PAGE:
Accidental Homonym


I visited my parents last weekend. While I was there, I made an accidental discovery.

It all began early Sunday morning as I ambled nonchalantly across their kitchen, cup of tea in hand, to sit in my dad’s chair at the head of the breakfast table. (Classic Goldilocks error.) As I did so, I glanced at the TV in an attempt to work out what drivel had mesmerised my children. In doing so, I overtaxed my freshly-awoken brain. With such an overload of tasks to complete, it opted to continue looking at the TV, but drop the cup.

I grabbed for it, but instead of halting it’s trajectory, I pushed it further and faster on its path to disaster. It crashed into the table, spilling at least four times as much tea as I’d poured in, then smashed into pieces. My hand – lunging after it in a vain attempt to avert its demise – impaled on a shard. Bright red blood spurted forth in dramatic fashion from my finger, curdling the pool of tea on the table. Only then did I become more interesting than the TV; the children began crying and screaming and pointing in horror at all the bloody tea gushing onto Granddad’s chair.

I may have sworn at this point. The children refrained from further comment – perhaps showing a maturity beyond their years in recognising this was not the time to snigger at Mummy’s foul mouth – perhaps petrified into silence by all the blood.

Heroically (I thought), I attempted to stem the blood with the thumb of the same hand I’d sliced, and proceeded to try and mop up the small lake of tea with half a sheet of kitchen roll and my left hand. As I’m right handed, this predictably resulted in further carnage. The TV remote succumbed to the biblical tea-flood, as did Dad’s newspaper, classic car magazine and some very important-looking correspondence that I’d only the previous day suggested he didn’t file on the kitchen table. As a crowning glory, my maladroit digits fumbled their way to overturning his prized pot of coins, tooth floss and other unidentified but sacrosanct items, spilling them into the ocean of PG tips and bodily fluids.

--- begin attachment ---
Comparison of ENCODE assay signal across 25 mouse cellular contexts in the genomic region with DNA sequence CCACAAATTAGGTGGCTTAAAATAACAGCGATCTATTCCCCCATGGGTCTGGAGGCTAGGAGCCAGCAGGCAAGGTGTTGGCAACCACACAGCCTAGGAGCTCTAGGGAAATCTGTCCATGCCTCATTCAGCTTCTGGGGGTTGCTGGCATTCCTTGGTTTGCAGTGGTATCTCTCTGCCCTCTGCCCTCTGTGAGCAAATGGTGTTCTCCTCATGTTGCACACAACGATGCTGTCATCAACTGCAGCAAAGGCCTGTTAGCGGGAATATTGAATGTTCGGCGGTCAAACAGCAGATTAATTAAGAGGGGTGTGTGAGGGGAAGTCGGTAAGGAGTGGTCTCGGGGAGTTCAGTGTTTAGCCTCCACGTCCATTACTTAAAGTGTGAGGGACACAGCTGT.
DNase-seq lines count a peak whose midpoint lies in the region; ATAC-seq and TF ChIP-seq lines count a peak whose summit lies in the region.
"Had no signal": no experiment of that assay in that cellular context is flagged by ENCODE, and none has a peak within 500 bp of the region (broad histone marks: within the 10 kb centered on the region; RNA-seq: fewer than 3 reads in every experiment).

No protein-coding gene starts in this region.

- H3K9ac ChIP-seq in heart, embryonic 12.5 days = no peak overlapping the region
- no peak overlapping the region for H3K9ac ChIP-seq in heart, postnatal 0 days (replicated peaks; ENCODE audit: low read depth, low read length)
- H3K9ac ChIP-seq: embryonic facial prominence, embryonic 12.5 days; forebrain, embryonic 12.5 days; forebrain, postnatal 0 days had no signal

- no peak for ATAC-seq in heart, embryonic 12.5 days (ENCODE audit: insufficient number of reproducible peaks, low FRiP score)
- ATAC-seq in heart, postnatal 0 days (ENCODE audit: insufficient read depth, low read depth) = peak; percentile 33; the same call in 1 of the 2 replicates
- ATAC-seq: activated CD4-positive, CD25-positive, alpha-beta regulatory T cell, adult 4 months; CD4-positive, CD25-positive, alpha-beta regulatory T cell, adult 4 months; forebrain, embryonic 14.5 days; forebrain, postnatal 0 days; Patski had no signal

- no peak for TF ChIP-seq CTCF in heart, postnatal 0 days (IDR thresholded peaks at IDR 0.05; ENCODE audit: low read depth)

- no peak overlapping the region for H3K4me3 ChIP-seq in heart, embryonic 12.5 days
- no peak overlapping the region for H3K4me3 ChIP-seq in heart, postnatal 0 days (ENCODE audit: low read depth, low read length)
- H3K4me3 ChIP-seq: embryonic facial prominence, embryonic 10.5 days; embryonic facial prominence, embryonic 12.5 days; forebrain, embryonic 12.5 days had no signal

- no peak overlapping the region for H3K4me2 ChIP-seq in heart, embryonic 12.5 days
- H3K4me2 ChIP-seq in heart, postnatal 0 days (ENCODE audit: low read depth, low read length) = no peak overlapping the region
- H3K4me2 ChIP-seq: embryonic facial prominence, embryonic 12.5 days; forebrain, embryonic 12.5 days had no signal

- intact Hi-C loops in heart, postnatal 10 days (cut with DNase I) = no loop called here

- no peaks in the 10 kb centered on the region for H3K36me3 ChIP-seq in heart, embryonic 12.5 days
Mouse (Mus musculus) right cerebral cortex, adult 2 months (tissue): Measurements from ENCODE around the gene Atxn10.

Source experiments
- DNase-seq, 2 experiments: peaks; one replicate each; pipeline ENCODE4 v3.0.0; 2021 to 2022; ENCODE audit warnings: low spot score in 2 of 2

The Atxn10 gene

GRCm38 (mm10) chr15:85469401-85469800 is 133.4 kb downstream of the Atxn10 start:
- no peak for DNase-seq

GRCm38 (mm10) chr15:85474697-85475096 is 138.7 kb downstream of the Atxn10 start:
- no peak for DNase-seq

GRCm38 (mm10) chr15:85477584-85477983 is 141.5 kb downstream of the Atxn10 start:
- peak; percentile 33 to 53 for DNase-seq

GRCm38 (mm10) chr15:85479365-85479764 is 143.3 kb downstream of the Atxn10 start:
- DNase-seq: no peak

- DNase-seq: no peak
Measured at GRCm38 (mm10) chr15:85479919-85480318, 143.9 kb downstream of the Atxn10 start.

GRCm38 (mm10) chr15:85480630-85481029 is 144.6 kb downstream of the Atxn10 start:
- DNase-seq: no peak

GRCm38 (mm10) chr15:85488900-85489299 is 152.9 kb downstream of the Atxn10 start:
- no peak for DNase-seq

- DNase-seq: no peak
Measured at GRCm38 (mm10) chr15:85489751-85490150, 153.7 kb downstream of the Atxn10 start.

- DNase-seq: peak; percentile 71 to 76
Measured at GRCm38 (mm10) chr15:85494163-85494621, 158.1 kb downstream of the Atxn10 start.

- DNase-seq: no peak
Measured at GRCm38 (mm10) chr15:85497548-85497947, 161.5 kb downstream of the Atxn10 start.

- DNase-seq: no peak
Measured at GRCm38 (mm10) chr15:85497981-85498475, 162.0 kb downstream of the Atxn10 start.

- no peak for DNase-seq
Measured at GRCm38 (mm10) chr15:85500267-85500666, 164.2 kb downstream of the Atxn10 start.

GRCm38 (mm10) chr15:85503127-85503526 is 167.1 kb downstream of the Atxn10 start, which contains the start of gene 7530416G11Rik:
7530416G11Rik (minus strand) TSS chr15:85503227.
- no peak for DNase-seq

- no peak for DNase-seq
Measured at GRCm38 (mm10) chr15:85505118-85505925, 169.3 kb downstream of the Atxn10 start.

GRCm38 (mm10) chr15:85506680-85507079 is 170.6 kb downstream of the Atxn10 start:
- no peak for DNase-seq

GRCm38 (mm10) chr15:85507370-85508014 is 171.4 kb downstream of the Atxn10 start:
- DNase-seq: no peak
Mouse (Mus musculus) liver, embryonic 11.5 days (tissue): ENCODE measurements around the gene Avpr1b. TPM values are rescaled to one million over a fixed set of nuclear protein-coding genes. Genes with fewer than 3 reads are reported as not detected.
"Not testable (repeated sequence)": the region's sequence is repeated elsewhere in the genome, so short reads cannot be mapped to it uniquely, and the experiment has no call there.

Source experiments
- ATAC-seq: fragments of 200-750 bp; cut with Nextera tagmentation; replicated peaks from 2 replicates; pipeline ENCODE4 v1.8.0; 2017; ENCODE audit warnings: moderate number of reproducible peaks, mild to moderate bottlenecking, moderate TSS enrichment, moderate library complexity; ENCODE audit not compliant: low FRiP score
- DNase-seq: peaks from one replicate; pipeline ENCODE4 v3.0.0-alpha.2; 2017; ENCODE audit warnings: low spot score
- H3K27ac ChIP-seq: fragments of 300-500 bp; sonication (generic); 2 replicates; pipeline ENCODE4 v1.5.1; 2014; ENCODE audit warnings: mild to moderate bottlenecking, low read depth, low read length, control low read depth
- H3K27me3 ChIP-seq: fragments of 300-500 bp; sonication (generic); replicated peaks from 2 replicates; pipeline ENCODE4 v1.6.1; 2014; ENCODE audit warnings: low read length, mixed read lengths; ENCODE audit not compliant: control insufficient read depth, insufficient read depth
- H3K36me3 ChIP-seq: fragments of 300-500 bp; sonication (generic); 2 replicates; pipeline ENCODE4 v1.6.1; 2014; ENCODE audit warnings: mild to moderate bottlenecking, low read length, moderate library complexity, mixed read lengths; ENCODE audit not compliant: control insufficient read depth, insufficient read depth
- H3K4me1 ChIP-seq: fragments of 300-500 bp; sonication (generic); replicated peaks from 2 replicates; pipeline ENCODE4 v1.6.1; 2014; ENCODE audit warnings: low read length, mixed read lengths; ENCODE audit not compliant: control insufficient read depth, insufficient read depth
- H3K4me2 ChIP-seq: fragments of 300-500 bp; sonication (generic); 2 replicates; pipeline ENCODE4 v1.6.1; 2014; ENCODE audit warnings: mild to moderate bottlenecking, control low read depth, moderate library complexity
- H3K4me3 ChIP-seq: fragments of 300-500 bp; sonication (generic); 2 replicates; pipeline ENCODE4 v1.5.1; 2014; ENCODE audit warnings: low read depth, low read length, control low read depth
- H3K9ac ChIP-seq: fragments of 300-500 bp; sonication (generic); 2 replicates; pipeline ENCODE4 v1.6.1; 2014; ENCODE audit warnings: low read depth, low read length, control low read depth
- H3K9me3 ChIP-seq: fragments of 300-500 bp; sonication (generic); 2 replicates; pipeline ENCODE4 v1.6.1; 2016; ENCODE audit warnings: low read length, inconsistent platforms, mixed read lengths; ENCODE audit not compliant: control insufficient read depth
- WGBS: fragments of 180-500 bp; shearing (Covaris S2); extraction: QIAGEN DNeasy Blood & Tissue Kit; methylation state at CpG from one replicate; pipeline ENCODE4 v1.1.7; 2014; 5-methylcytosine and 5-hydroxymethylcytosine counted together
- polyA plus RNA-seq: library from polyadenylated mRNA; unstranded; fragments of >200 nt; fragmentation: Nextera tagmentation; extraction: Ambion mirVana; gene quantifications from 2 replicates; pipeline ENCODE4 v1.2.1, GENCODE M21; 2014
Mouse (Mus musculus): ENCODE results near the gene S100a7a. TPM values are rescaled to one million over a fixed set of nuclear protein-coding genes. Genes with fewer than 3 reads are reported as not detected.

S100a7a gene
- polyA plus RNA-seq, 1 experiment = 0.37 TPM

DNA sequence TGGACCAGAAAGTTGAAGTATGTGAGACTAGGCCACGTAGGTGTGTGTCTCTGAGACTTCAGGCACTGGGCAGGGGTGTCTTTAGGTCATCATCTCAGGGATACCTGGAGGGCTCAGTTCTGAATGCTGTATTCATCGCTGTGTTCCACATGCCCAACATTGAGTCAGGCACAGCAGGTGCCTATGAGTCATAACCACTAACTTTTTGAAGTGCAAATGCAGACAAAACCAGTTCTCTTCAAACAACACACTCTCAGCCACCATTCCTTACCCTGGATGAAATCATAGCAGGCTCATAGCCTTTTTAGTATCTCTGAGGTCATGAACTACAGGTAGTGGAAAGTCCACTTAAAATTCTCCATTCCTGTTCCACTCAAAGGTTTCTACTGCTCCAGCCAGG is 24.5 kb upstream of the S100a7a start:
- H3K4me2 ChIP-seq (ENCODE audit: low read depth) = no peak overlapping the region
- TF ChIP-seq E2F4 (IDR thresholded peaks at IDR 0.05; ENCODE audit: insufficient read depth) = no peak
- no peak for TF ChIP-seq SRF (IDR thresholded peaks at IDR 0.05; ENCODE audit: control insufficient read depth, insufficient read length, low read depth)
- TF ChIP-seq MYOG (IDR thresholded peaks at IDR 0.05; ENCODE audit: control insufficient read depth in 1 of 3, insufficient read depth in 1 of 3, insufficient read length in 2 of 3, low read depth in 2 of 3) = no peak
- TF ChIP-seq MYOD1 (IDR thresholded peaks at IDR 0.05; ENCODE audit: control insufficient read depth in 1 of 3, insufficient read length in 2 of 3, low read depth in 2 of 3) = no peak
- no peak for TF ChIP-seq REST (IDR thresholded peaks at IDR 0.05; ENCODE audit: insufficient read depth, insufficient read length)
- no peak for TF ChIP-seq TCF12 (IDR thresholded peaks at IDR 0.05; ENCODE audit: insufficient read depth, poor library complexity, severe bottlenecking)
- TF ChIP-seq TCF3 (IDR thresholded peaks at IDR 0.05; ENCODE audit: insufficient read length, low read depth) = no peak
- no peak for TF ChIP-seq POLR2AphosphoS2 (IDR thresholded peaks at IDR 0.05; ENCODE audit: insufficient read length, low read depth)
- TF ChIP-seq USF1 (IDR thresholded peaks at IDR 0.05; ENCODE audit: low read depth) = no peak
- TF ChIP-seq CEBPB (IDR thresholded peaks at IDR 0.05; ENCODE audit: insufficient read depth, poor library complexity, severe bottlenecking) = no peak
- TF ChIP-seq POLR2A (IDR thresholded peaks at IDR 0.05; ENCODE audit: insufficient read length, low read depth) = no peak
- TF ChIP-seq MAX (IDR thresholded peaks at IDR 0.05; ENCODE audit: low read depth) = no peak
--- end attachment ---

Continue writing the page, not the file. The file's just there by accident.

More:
At this point I admitted defeat. I, my corner of kitchen roll and all the hope in hell were not going to be able to clean this up without being discovered. I asked my eldest (and least horrified) child to summon his Grandmother, whilst I retreated to the utility room to find a plaster.

It’s safe to say, hurling my morning cuppa all over my parents’ kitchen, smashing their crockery, and impaling myself on the debris was not something I had done with any degree of deliberation. Nonetheless, my dad felt it necessary to reiterate an oft-repeated adage of my childhood that, “there is no such thing as an accident, only carelessness.” Though far from the first time I had heard this, it was the first time I realised its import and lo! I quite unintentionally stumbled upon a new homonym that, until now, has eluded the rest of the English-speaking populace.

Existing Dictionary Definition:

Accidentn. an undesirable or unfortunate happening that occurs unintentionally and usually results in harm, injury, damage, or loss; a mishap

New Addition:

Accident2  n. a wholly avoidable and utterly ridiculous happening that occurs as a direct result of inattention or carelessness and always results in harm, injury, damage, or loss of dignity; a calamity

Whilst I am sorry about the magazine and the cup, I like to think my ineptitude has served a greater good. No longer will exasperated fathers be at variance with their clumsy children; they can both agree it was an accident, and both mean entirely different things.

One comment

  1. The English language holds a rich array of words whose definitions allow even the most cack handed of us the opportunity to sidestep responsibility for our actions. For a grown woman of more than moderate intelligence to be almost fatally distracted by CBBC is, in her father`s humble opinion, inexcusable. If one acknowledges one`s inability to “multi task”, at the very least concentrate on the operation whose failure could yield the greater fall out! Suffice to say, my grandchildren appear to have surmounted the bad language; my personal belongings have been restored to brown stained originality; my precious magazine is now dry and its stiffened pages are easier to leaf through and our kitchen table wears its boiling tea stained marks with an aura of maturity in keeping with its original pristine oak!

    Liked by 1 person

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